On Wednesday the 26th of March, it was announced that Nigeria’s President Muhammadu Buhari had declined assent to the Digital Rights and Freedom Bill.
The assent is the final step towards making the bill law, and this news was coming on the heels of numerous setbacks, nearly a year after it first went through the senate.
If made law, the Digital Rights and Freedom Bill will be an “act to provide for the protection of the human rights online, to protect internet users in Nigeria from infringement of their fundamental freedoms and to guarantee the application of human rights for users of digital platforms and/or digital media and for related matters.”
It is basically a bill that will ensure the safety and wellbeing of Nigerians on the internet.
Explaining declining assent, a letter from the president read on the floor of the Senate gave different reasons and said the Bill “covers too many technical subjects and fails to address any of them extensively.”
What does this mean?
Speaking on the president’s reservation, programme director for Paradigm Initiative, the digital rights group that conceived the bill in 2015, Boye Adegoke said;
“Well, the President would probably be in the best position to answer that question but I think this might have been derived from the perception that this bill was meant to serve some technical objective which is not the case,”
“There are a lot of digital rights violations happening in today’s world that this bill sought to address but there seems to be an assumption from the presidency or from government, if you like, that this bill was addressing subjects such as surveillance, censorship, interception, etc. If at all, it does so only to the extent that those issues touch on constitutionally guaranteed rights,” he explained to Techpoint.
A concluding part of the president’s letter to the Senate on why he declined assent to the bill mentioned that “some subjects covered in the bill are currently the subject of various bills pending in the National Assembly.”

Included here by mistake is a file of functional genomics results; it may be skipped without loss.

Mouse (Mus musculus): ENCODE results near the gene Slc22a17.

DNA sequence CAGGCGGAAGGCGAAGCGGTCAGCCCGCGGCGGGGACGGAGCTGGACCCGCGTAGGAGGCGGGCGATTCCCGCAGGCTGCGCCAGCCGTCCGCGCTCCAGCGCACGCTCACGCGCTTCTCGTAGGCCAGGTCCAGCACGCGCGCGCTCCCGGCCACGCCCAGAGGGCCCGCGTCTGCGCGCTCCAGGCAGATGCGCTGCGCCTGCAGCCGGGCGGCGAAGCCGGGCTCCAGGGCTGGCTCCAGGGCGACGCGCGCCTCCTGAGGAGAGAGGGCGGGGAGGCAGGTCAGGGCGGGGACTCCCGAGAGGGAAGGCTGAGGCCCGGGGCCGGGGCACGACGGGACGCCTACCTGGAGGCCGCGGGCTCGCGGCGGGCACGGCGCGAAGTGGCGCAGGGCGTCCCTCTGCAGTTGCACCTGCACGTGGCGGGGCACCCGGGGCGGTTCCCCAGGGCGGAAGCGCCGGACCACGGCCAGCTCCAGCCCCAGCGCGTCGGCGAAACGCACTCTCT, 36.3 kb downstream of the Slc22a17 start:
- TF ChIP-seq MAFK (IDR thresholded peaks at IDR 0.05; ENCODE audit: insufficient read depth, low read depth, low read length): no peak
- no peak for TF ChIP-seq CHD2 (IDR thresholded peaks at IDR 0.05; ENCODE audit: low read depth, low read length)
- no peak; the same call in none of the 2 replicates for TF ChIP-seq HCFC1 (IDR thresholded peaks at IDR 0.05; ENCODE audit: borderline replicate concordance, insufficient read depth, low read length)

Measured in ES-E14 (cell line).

A lawyer and human rights advocate who begged anonymity said;
“The contents of that letter suggests the president and his team probably do not even understand what that bill is about. Because I do not see why it dragged on for so long and now they turn it down.”
Whether the president does not understand the bill cannot be confirmed, but it is very likely as globally, the meaning of human rights in the digital realm still remains a difficult area to understand, and most people grapple with its scope.
Through all this, Paradigm Initiative says it will continue working to get the bill passed into law. According to the Executive Director of Paradigm Initiative, Gbenga Sesan;
“We would like to make it clear that the efforts of our coalition on the bill are not a lost cause. Although the President’s refusal to assent the bill is a setback, we are currently liaising with our partners towards a strategy to take this work forward. At stake is the state of human rights online in Nigeria, which is too important to abandon, and which we have dedicated ourselves to protect,”
Boye said Paradigm Initiative wants to engage relevant stakeholders and plans to hold a round table with them.
“Especially those who may have asked the President not to sign the bill. It is important to create a platform where those who are opposed to the bill can clearly and openly articulate their objections to the bill,” he said.
Judging by past precedents, chances are slim that the bill will be concluded and sent back to the president before the expiration of the 8th National Assembly. But Boye said Paradigm Initiative is working with stakeholders to achieve the best in the shortest time possible.